# 1.2 - Measures of Dispersion

1.2 - Measures of Dispersion## Dispersion: Variance, Standard Deviation

- Variance
- A
**variance**measures the degree of spread (dispersion) in a variable’s values.

Theoretically, a **population variance** is the average squared difference between a variable’s values and the mean for that variable. The population variance for variable \(X_j\) is

- Population Variance
- The population variance for variable \(X_j\) is
- \(\sigma_j^2 = E(X_j-\mu_j)^2\)

Note that the squared residual \((X_{j}-\mu_{j})^2\) is a function of the random variable \(X_{j}\). Therefore, the squared residual itself is random and has a population mean. The population variance is thus the population mean of the squared residual. We see that if the data tend to be far away from the mean, the squared residual will tend to be large, and hence the population variance will also be large. Conversely, if the data tend to be close to the mean, the squared residual will tend to be small, and hence the population variance will also be small.

- Sample Variance
- The population variance \(\sigma _{j}^{2}\) can be estimated by the sample variance
- \begin{align} s_j^2 &= \frac{1}{n-1}\sum_{i=1}^{n}(X_{ij}-\bar{x}_j)^2\\&= \frac{\sum_{i=1}^{n}X_{ij}^2- n \bar{x}_j^2 }{n-1} \\&=\frac{\sum_{i=1}^{n}X_{ij}^2-\left(\left(\sum_{i=1}^{n}X_{ij}\right)^2/n\right)}{n-1} \end{align}

The first expression in this formula is most suitable for interpreting the sample variance. We see that it is a function of the squared residuals; that is, take the difference between the individual observations and their sample mean, and then square the result. Here, we may observe that if observations tend to be far away from their sample means, then the squared residuals and hence the sample variance will also tend to be large.

If on the other hand, the observations tend to be close to their respective sample means, then the squared differences between the data and their means will be small, resulting in a small sample variance value for that variable.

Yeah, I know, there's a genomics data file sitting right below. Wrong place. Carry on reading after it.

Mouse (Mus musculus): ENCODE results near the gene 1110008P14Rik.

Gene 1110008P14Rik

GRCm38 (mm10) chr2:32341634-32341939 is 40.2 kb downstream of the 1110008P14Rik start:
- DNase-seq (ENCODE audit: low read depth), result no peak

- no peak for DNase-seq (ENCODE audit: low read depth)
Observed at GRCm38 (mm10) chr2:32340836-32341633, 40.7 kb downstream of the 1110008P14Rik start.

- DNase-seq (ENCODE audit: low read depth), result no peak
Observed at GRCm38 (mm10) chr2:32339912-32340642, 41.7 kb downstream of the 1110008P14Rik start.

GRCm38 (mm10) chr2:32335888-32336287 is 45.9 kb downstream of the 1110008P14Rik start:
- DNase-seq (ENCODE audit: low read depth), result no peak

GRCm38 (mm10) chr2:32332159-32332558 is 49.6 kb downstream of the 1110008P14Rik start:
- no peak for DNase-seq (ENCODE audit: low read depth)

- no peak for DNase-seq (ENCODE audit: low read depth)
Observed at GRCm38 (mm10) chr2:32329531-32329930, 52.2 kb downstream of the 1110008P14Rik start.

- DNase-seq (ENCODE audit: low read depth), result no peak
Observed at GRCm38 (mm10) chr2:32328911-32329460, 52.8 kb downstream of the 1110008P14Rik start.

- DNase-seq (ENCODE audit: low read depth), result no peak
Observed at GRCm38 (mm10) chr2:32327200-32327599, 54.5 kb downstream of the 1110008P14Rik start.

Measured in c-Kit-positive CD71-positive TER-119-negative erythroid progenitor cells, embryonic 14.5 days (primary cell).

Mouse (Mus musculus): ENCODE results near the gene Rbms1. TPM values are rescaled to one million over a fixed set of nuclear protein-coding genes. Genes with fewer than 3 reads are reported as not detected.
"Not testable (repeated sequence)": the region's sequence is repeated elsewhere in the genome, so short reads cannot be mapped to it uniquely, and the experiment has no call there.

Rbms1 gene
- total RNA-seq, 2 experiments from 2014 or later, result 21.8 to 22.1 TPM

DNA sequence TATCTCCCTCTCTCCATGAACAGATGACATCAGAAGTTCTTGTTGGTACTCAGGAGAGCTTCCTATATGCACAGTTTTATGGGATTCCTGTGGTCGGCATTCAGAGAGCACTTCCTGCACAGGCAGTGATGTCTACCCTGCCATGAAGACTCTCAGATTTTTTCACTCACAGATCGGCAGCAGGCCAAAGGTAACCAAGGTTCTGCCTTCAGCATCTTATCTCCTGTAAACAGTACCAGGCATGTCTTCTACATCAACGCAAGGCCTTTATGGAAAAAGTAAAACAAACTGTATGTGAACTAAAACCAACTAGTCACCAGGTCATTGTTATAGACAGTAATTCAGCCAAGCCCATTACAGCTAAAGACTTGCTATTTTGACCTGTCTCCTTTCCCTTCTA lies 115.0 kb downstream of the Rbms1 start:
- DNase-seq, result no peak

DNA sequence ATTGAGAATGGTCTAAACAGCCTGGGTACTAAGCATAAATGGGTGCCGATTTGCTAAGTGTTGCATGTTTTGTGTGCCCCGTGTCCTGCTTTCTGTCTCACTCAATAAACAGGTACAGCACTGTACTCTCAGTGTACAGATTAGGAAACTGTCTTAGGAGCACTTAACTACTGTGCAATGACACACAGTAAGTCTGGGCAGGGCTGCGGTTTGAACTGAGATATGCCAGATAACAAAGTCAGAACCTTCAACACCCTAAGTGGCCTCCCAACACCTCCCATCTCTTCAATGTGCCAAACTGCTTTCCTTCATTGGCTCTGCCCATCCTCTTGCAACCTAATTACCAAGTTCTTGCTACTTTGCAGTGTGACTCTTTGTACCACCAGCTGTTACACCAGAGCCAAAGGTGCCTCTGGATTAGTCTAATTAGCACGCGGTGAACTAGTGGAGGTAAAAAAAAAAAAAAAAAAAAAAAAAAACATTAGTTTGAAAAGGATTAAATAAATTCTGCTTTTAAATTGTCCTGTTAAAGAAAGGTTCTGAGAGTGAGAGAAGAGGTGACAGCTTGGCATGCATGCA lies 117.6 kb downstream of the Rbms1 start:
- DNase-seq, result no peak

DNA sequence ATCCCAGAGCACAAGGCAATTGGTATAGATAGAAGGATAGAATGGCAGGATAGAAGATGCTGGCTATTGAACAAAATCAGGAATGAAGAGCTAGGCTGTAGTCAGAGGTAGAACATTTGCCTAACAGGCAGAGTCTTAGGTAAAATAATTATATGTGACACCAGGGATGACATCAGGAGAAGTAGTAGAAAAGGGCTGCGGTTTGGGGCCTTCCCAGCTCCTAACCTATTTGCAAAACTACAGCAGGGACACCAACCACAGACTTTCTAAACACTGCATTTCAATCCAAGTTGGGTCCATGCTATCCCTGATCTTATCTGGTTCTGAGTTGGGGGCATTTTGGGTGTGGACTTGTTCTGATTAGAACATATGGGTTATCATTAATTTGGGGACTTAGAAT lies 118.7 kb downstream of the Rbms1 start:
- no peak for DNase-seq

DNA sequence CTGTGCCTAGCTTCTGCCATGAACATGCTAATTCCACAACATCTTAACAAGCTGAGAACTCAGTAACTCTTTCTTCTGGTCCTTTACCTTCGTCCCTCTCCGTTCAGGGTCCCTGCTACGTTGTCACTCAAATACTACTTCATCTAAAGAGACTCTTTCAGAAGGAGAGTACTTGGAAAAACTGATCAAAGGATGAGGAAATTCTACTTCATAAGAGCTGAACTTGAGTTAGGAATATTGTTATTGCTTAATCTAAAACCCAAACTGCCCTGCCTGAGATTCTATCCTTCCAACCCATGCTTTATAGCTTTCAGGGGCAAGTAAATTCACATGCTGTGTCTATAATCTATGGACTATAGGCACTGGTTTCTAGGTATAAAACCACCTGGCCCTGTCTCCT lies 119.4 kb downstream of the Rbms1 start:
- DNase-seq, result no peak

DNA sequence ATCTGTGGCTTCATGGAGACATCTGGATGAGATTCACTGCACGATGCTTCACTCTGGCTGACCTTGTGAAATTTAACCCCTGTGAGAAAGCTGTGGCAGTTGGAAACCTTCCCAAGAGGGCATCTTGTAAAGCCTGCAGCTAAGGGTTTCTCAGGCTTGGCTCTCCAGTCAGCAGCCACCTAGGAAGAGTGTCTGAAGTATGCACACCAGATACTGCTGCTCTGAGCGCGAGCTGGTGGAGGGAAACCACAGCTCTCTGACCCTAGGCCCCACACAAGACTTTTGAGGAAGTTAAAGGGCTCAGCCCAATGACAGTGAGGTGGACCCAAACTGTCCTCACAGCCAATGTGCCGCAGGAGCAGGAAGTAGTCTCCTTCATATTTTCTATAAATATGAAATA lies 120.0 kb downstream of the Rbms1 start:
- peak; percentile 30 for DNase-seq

The last part of the expression above gives the formula that is most suitable for computation, either by hand or by a computer! Since the sample variance is a function of the random data, the sample variance itself is a random quantity, and so has a population mean. In fact, the population mean of the sample variance is equal to the population variance:

\[E(s_j^2) = \sigma_j^2\]

That is, the sample variance \(s _{j}^{2}\) is unbiased for the population variance \(\sigma _{j}^{2}\).

Our textbook (Johnson and Wichern, 6th ed.) uses a sample variance formula derived using maximum likelihood estimation principles. In this formula, the division is by \(n\)* *rather than \(n-1\).

\[s_j^2 = \frac{\sum_{i=1}^{n}(X_{ij}-\bar{x}_j)^2}{n}\]

## Example 1-1: Pulse Rates

Suppose that we have observed the following \(n =\) 5 resting pulse rates: 64, 68, 74, 76, 78

Find the sample mean, variance and standard deviation.

The sample mean is \(\bar{x} = \dfrac{64+68+74+76+78}{5}=72\).

The maximum likelihood estimate of the variance, the one consistent with our text, is

\begin{align} s^2 &= \frac{(64-72)^2+(68-72)^2+(74-72)^2+(76-72)^2+(78-72)^2}{5}\\&=\frac{136}{5} \\&= 27.2 \end{align}

The standard deviation based in this method is \(s=\sqrt{27.2}=5.215\).

The more commonly used variance estimate, the one given by statistical software, would be \(\frac{136}{5-1}=34\). The standard deviation would be \(s = \sqrt{34}=5.83\).